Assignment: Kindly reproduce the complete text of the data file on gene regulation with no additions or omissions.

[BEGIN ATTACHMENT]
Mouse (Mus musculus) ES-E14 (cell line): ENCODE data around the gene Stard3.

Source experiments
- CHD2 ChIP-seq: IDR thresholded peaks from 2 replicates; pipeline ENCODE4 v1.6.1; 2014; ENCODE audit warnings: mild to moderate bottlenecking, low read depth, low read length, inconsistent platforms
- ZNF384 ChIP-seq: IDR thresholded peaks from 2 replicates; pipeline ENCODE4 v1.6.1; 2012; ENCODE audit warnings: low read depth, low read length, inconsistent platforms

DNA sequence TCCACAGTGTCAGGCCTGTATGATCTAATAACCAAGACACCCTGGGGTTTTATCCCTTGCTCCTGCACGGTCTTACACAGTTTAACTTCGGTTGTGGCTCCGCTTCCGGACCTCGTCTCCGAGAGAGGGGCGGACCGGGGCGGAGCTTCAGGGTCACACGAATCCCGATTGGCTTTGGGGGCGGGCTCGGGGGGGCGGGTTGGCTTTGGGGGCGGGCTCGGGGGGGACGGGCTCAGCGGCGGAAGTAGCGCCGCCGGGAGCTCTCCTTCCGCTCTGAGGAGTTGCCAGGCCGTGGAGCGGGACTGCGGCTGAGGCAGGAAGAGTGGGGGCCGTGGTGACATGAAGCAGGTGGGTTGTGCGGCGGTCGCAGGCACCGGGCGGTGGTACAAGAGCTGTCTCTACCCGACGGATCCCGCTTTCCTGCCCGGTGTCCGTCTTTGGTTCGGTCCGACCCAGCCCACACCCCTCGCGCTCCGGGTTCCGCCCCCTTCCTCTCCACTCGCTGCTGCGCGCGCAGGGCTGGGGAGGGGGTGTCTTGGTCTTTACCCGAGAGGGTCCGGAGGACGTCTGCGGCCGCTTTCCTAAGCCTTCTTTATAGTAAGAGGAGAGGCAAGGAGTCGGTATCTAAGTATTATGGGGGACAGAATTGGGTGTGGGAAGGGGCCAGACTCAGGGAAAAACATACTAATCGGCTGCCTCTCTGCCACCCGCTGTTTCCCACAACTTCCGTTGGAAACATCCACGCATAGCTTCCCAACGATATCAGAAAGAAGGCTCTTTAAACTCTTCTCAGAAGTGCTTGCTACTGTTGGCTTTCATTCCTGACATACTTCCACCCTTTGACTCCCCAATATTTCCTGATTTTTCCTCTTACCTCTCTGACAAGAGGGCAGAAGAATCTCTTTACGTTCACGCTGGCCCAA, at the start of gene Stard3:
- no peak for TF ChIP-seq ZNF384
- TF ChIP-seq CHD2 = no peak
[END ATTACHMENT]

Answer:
Mouse (Mus musculus) ES-E14 (cell line): ENCODE data around the gene Stard3.

Source experiments
- CHD2 ChIP-seq: IDR thresholded peaks from 2 replicates; pipeline ENCODE4 v1.6.1; 2014; ENCODE audit warnings: mild to moderate bottlenecking, low read depth, low read length, inconsistent platforms
- ZNF384 ChIP-seq: IDR thresholded peaks from 2 replicates; pipeline ENCODE4 v1.6.1; 2012; ENCODE audit warnings: low read depth, low read length, inconsistent platforms

DNA sequence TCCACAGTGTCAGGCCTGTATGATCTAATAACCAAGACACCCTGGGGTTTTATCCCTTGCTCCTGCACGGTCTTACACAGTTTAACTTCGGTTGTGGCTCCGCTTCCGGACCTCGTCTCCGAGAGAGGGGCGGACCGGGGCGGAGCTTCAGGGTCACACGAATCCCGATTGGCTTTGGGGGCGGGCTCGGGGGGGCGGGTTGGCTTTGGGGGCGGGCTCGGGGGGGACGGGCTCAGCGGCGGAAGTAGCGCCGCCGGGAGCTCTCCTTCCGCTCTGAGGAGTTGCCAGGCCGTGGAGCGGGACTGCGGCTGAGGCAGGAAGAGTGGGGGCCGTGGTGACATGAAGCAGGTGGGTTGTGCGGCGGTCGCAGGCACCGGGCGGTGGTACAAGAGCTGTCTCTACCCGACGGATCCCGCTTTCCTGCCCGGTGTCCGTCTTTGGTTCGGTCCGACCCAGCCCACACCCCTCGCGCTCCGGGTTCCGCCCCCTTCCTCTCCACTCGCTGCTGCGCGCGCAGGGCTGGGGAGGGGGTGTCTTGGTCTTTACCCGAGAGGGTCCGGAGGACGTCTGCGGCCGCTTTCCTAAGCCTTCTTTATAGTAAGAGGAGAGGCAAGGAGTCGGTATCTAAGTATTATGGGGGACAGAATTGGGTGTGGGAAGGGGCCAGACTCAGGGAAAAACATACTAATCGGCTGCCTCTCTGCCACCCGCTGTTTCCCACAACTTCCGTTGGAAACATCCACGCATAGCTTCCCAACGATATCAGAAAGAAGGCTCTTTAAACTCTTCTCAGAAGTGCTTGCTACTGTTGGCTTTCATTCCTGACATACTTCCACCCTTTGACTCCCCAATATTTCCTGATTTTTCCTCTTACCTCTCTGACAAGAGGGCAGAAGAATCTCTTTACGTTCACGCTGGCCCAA, at the start of gene Stard3:
- no peak for TF ChIP-seq ZNF384
- TF ChIP-seq CHD2 = no peak